Jan Weiß of Geheimwerk suggested to replace this approach with one based on C memory allocation and searching functions. This required me to brush up on my dynamic C-array allocation skills which had become somewhat rusty from only using Objective-C objects for everything. The techniques I’ll be discussing in this blog might be of great value to you, too, if you ever find yourself needing to quickly find a scalar value (i.e. a number or struct) in a dynamically sizing array.
“Frosted Glass” abounds on iOS 7 and this new look is the new “Corinthian Leather”. Apple has often used design ideas from their mobile OS and let them inform UI design on OS X. This begs the question: where is frosted glass on Mac?
Mac developer Raffael Hannemann offered to do a guest tutorial for Cocoanetics.com demonstrating how to achieve the same view blurring effect on Mac, where you are much less constrained by the GPU performance. On Mac the necessary ingredients for view blurring are readily available.
On iOS Apple kept the necessary APIs for blurring private for the time being because of a severe performance problem that goes hand in hand with live Gaussian blurring. Raffel’s blog post after the break.
Code Coverage is described on Wikipedia as:
… a measure used to describe the degree to which the source code of a program is tested by a particular test suite. A program with high code coverage has been more thoroughly tested and has a lower chance of containing software bugs than a program with low code coverage.
Less bugs? Yes, please!
If you have an project that is accepting code contributions then you will want to make sure that those well-meaning additions don’t break existing functionality. Services like GitHub allow you to review such pull requests via their colored diffs or even give instructions as to how to manually pull the commits into a local branch for evaluating this.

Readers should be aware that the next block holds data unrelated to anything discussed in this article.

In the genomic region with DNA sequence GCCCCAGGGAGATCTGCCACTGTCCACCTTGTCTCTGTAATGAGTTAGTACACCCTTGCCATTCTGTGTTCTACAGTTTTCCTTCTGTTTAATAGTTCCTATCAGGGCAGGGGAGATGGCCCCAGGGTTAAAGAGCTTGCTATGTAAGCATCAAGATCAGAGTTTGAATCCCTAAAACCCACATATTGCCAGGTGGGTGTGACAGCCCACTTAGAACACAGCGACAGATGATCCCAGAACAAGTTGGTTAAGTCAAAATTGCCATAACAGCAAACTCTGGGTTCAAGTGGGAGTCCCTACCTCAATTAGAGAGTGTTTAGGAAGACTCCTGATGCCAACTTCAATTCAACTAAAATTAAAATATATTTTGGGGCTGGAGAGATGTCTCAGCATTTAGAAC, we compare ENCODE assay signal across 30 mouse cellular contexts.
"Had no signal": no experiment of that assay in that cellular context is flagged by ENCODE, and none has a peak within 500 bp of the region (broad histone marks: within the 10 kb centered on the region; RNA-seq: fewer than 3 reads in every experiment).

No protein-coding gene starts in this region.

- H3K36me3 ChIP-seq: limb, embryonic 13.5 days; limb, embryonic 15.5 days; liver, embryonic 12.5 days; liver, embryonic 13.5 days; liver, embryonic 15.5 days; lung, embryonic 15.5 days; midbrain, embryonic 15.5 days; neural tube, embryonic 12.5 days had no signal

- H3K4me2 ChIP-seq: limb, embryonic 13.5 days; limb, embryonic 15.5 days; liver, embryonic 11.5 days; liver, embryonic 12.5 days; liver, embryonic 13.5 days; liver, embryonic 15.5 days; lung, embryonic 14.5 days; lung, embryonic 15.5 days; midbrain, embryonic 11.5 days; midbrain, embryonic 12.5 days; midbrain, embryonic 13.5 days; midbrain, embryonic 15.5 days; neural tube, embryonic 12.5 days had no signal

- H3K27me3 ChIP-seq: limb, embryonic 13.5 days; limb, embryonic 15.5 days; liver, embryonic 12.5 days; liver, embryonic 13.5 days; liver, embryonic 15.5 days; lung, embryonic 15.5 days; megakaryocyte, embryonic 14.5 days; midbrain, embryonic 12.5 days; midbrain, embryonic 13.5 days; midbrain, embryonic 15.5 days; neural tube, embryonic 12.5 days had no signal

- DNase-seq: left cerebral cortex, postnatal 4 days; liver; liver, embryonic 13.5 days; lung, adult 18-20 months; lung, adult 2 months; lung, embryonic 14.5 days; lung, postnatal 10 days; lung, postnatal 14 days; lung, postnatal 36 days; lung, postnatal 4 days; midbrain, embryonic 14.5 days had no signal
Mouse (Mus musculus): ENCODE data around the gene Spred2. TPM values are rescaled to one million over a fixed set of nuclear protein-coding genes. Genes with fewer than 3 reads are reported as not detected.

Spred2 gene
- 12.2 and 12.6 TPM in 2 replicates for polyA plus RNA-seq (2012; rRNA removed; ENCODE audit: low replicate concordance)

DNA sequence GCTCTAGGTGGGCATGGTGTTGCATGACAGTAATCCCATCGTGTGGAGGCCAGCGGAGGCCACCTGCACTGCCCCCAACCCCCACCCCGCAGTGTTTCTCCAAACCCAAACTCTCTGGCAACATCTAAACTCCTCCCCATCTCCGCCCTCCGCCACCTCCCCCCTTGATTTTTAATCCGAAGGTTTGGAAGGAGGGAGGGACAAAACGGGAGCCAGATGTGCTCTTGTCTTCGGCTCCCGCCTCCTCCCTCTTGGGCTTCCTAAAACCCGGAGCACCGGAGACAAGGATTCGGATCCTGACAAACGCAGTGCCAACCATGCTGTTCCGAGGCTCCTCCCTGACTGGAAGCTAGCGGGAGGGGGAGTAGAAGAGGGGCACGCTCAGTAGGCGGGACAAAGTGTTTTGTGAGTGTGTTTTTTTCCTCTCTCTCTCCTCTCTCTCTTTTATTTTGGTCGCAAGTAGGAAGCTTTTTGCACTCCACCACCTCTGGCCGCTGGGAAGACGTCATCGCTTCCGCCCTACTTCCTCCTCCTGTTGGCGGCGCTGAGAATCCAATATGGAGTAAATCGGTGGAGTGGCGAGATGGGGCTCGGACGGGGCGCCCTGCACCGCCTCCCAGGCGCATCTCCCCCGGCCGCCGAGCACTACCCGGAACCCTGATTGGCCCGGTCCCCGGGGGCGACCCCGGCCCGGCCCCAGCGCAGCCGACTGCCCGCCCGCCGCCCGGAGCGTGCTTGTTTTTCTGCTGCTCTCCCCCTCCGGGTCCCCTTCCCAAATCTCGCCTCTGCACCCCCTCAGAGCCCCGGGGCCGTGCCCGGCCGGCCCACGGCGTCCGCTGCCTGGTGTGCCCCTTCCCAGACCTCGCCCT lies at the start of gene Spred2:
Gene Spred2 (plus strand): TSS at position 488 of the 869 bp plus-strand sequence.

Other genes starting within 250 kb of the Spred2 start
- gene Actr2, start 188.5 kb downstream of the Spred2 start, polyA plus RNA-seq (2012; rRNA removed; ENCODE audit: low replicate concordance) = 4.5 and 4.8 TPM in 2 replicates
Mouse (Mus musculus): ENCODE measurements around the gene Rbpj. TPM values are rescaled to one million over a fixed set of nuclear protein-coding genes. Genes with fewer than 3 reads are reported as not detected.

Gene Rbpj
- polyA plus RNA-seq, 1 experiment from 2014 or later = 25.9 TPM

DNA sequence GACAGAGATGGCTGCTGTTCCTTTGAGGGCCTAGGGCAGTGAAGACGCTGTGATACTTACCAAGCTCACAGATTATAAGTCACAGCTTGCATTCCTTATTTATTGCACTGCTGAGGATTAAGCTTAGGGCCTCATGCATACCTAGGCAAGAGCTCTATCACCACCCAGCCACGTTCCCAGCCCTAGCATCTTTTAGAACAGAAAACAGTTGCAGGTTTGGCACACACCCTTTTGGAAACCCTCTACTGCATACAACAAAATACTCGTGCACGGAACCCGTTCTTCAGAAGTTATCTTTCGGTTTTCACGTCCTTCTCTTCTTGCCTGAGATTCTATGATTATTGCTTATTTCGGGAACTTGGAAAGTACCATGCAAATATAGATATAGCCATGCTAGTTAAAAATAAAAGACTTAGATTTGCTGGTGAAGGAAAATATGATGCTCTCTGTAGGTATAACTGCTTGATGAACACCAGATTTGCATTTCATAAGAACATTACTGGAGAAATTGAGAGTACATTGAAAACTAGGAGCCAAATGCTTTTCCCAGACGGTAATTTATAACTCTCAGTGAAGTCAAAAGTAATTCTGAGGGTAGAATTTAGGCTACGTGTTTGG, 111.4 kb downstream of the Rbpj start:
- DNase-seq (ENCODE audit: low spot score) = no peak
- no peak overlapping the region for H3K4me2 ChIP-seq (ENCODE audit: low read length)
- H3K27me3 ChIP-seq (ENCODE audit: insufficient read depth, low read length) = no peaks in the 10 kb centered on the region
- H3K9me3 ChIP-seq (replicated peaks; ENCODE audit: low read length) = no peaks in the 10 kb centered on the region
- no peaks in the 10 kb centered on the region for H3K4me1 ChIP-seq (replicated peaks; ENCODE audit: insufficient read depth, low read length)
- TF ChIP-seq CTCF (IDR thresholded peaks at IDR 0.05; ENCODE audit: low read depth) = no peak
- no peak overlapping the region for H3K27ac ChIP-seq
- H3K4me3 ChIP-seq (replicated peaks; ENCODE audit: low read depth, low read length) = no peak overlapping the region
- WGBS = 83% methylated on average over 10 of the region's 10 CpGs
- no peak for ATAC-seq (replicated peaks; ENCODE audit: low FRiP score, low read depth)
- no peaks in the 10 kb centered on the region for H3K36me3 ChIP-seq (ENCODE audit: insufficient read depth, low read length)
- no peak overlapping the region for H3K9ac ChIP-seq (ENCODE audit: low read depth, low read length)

But there is a limit that is quickly being reached if you need to check all those pull requests manually. Even worse, this is a mundane task, usually trying out if the targets build and running the unit tests. Repetitive tasks like this are boring and thus nobody can be faulted for starting to neglect them.
In this blog post I will explain how to set up Travis-CI to have all pull requests be automatically checked for you. You will know for each pull request if merging it into your develop branch would break the build or unit tested functionality.
UICollectionView was added last year with iOS 6 and to this date I had no real chance to get acquainted with it since most of my apps were still supporting iOS 5. Doing a fresh app only supporting the latest iOS version finally allowed me to dig into it and share the journey with you.
The special scenario we want to look at today is how we could configure variable-sized collection view cells for items like tags. We want to have the cells adjust their size automatically based on the tag string and ideally we don’t want to have to write any layout code for determine the needed sizes.
Please forgive if the following has a few places where I stumbled. It is these temporary snags that I believe you learn from the most, so I left them in the final article.